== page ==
What Your Brain Tells Them To Do
It's one thing for you to know
WHAT to do on the piano, but it's quite another thing for your
hands to have the technique to pull off what your mind tells
them to do.
This course shows you how to go about training your hands and fingers so that they will be able to do what you tell them to do. You get a classic technique book along with this CD course and Duane demonstrates how to use it for maximum benefit.
Piano technique is often
misunderstood by non-pianists as a skill people are born with or
a skill that requires long fingers. It's more about learning to
use your hands and fingers comfortably and how to hit desired
keys on the keyboard with your fingertips. The first step toward
the goal of playing piano professionally is learning proper hand
and finger placements. While there are many different ways to
finger chords on a guitar, the piano is linear and requires a
more strict way of learning chord fingerings.
Here are just a couple things to keep in mind:
1. Let the palms of your
hands point down with the tips of your fingers on the keys, as
if you were holding a ball in each hand. Let each thumb and
fingertip rest on a separate key and work on not raising fingers
after they strike keys. Concentrate on not banging on keys, but
using enough force to create sounds.
2. One of the most understated methods to developing piano technique is simply to relax the hands and fingers, even when stretching fingers. Ultimately, you want playing to feel effortless. One way to make finger stretching feel effortless is to practice octaves with the thumb on a low note and your pinky on the high note. Use one of your other fingers to play a note in between. Apply this practice to both hands and concentrate on building strength in your weaker hand. Even though relaxing is important, beginning piano players must still learn to deal with a certain amount of discomfort as they train their muscles to move flexibly.
3. Practice stretching your fingers as far as they can go without causing pain or injury. It's actually a good idea to relax the whole body, especially the arms and shoulders. A good way to warm up for piano is to shake your hands and arms until tension can no longer be felt. You can also use one hand to massage the fingers on the other hand. Think of each thumb and finger as having a number, with thumb being number one and your pinky being number five. This helps remind you that each finger serves its own purpose and also reduces the clumsiness beginners may initially feel.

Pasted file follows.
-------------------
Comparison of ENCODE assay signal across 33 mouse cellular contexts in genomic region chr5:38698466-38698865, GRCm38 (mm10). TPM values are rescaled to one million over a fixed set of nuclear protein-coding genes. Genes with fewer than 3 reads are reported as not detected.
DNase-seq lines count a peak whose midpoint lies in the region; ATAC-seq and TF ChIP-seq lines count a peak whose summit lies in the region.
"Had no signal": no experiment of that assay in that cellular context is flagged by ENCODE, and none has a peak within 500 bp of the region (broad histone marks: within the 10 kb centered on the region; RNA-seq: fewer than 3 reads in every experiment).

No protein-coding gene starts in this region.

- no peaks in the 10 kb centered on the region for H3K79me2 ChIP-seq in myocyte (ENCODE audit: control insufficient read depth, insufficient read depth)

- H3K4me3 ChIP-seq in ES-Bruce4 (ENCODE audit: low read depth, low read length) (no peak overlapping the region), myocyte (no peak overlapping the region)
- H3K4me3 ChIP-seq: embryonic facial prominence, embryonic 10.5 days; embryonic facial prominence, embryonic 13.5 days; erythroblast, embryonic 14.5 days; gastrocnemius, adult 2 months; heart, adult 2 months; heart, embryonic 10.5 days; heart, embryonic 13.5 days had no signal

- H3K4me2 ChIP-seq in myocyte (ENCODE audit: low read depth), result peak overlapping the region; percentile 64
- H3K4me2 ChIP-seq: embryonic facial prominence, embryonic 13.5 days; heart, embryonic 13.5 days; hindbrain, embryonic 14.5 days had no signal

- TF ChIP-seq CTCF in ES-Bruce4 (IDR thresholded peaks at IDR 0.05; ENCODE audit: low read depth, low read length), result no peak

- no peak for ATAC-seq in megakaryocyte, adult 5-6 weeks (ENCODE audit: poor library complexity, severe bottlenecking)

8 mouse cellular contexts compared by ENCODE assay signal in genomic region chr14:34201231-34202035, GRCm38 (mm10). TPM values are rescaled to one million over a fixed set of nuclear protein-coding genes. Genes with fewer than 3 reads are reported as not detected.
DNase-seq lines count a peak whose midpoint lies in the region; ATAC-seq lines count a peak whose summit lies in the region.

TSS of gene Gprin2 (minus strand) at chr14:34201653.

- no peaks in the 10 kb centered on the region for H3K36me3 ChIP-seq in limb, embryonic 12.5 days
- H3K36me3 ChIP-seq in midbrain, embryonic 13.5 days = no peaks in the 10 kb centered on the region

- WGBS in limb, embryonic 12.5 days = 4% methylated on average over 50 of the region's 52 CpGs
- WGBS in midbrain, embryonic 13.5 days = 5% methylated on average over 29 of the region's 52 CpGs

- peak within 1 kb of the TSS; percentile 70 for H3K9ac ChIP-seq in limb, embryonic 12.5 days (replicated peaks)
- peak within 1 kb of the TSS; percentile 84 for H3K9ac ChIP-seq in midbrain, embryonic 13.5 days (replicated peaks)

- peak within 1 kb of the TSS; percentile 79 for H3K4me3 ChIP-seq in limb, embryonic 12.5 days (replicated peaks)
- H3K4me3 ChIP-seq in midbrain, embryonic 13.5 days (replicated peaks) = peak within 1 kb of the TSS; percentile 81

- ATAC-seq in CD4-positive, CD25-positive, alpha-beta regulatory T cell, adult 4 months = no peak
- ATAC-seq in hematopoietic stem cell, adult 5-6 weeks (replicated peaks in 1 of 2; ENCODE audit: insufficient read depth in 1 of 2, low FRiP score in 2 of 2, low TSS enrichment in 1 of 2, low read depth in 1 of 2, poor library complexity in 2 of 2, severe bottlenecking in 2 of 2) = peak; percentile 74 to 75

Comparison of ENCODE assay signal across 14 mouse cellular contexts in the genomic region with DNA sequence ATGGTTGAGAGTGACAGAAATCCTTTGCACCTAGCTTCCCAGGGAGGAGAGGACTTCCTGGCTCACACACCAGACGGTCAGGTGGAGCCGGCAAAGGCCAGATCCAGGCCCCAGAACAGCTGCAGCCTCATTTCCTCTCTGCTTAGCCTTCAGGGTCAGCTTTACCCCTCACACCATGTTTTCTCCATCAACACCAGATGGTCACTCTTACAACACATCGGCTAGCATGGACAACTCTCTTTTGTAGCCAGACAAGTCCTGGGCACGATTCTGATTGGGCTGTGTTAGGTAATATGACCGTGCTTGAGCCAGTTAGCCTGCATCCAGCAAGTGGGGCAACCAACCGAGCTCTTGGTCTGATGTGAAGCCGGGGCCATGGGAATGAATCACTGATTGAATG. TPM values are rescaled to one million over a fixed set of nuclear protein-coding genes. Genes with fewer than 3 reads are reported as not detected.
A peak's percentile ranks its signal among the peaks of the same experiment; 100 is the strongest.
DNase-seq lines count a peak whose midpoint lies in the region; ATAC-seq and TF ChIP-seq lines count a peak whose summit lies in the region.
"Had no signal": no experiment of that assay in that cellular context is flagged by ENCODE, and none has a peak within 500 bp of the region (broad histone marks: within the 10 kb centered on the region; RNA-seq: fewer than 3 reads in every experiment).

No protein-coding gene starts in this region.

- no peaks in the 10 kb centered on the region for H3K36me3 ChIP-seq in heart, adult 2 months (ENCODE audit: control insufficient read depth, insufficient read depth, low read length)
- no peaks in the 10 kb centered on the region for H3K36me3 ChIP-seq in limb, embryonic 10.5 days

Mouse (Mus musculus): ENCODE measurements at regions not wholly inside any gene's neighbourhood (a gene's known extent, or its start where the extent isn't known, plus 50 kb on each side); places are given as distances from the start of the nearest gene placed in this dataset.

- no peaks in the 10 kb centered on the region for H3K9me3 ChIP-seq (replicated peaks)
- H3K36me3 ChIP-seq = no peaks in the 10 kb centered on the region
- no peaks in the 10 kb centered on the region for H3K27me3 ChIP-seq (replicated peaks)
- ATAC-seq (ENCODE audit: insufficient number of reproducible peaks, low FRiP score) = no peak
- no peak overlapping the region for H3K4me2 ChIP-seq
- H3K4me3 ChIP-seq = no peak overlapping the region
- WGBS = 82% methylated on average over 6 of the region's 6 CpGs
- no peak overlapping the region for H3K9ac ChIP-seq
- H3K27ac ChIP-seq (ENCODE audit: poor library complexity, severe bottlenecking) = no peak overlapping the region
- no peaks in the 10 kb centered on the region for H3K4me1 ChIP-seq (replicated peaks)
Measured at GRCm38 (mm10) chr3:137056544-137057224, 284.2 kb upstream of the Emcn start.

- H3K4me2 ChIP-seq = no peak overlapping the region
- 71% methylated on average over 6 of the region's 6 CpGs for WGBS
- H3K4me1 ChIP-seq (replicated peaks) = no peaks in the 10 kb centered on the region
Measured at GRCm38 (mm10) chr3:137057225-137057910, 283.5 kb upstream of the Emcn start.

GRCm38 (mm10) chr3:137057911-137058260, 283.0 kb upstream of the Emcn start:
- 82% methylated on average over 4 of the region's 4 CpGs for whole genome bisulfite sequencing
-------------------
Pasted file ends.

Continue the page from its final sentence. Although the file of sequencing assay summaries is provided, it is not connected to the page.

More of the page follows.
4. Other piano techniques that can improve performance involve experimenting with various pianos and synthesizers, different time signatures, accents, tempos, inversions and songs that challenge your existing knowledge. A big difference between acoustic and electric piano is that you can learn to play notes faster, giving your fingers a chance to move freely.
5. Another important aspect of piano technique is memorization. Think of each finger as corresponding to a note on the keyboard even when you are nowhere near a piano. It's a good idea to learn to play piano without watching your hands, so that you can read music while playing or singing for an audience. Imagine that each fingertip has its own brain and knows where to go without help from your eyes.
Developing piano technique does take hours of practice, which cannot be avoided if you want to become a great pianist. Practicing scales is very important in creating a sense of second nature ability that bridges music theory with the mechanics of musicianship. Learn to play major and minor arpeggios on each hand. Alternating between the thumb and first finger on scales and melodies can improve speed and rhythm. Playing piano regularly is essentially to maintain growth and smooth performance.
TQ-1-CD: How to Make Your Hands Do What Your Brain Tells Them To Do
Instructional Audio CD and Technique Book